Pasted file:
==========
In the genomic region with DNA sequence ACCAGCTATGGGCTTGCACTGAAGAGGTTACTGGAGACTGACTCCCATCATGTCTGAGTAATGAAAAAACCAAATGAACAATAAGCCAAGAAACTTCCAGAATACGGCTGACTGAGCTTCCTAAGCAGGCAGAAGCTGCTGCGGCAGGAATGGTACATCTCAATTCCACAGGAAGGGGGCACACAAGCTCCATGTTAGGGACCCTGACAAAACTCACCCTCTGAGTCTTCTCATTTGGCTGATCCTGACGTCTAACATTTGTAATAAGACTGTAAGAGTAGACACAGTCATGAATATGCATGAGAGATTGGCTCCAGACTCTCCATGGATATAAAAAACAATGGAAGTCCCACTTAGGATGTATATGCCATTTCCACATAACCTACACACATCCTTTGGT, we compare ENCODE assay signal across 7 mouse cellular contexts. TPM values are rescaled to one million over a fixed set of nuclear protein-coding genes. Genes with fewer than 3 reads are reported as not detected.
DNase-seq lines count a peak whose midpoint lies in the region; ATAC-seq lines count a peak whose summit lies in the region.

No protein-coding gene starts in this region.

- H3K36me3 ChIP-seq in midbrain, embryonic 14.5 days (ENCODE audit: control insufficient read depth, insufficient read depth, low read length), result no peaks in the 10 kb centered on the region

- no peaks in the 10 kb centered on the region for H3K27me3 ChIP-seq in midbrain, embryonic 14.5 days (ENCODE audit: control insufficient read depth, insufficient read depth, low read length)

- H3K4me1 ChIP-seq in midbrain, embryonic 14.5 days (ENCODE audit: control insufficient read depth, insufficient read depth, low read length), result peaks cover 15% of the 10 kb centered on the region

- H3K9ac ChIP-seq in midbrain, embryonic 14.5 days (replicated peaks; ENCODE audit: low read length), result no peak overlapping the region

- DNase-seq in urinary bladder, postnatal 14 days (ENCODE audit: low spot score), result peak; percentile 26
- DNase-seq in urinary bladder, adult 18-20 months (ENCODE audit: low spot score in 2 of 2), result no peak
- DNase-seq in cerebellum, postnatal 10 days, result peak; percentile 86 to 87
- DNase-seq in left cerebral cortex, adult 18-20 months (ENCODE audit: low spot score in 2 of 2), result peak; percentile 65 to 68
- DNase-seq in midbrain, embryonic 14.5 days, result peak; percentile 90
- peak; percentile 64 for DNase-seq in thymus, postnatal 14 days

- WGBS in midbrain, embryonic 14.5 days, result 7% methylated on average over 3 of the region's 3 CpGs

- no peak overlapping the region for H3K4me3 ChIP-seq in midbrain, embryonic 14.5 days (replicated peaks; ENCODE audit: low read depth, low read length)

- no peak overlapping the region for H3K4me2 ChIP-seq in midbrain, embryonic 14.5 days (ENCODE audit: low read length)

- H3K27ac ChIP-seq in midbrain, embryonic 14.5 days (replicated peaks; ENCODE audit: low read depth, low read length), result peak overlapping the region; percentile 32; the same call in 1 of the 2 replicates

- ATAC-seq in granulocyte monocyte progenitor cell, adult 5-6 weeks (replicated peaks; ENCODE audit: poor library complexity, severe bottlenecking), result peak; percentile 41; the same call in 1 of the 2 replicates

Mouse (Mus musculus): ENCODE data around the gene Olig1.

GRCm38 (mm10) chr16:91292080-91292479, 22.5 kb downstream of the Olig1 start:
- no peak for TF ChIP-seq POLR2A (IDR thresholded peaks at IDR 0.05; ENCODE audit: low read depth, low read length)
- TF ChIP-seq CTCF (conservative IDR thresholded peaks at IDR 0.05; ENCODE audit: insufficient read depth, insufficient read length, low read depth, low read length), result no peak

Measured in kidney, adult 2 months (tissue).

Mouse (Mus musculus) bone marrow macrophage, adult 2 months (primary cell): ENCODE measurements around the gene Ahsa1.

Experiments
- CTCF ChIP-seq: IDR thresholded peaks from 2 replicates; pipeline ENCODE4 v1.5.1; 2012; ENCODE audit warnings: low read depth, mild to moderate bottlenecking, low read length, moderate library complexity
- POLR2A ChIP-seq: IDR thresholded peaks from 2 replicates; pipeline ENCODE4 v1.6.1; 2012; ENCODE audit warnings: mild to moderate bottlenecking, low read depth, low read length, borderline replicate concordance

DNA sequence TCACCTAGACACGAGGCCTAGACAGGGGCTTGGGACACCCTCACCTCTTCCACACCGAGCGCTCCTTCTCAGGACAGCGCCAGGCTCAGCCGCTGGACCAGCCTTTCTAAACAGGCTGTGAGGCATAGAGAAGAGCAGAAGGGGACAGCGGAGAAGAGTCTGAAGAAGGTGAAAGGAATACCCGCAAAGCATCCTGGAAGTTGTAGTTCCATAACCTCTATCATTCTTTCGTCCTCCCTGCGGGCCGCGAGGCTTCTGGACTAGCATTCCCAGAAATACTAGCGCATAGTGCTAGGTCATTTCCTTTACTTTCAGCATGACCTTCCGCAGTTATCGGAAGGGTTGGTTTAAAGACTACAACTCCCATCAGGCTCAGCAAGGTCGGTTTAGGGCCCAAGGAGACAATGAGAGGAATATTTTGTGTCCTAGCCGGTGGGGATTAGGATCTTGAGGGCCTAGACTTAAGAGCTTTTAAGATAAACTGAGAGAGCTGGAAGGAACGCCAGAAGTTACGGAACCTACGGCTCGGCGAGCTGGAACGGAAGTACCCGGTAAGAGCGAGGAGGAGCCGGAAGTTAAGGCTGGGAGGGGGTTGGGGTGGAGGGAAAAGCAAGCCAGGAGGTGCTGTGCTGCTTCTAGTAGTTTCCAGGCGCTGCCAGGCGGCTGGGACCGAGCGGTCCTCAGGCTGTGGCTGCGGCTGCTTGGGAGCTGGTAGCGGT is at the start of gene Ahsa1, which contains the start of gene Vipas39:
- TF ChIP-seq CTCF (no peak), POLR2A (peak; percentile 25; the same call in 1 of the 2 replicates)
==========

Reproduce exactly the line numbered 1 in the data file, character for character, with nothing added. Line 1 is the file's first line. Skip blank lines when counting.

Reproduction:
In the genomic region with DNA sequence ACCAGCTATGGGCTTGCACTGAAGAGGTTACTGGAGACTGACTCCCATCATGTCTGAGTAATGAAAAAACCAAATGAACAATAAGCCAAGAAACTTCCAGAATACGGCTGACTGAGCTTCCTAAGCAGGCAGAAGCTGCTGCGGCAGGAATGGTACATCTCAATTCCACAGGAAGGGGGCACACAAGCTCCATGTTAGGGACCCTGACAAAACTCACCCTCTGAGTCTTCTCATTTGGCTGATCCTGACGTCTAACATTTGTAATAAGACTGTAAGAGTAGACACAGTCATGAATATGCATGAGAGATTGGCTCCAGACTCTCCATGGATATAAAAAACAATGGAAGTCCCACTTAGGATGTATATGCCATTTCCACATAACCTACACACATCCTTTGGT, we compare ENCODE assay signal across 7 mouse cellular contexts. TPM values are rescaled to one million over a fixed set of nuclear protein-coding genes. Genes with fewer than 3 reads are reported as not detected.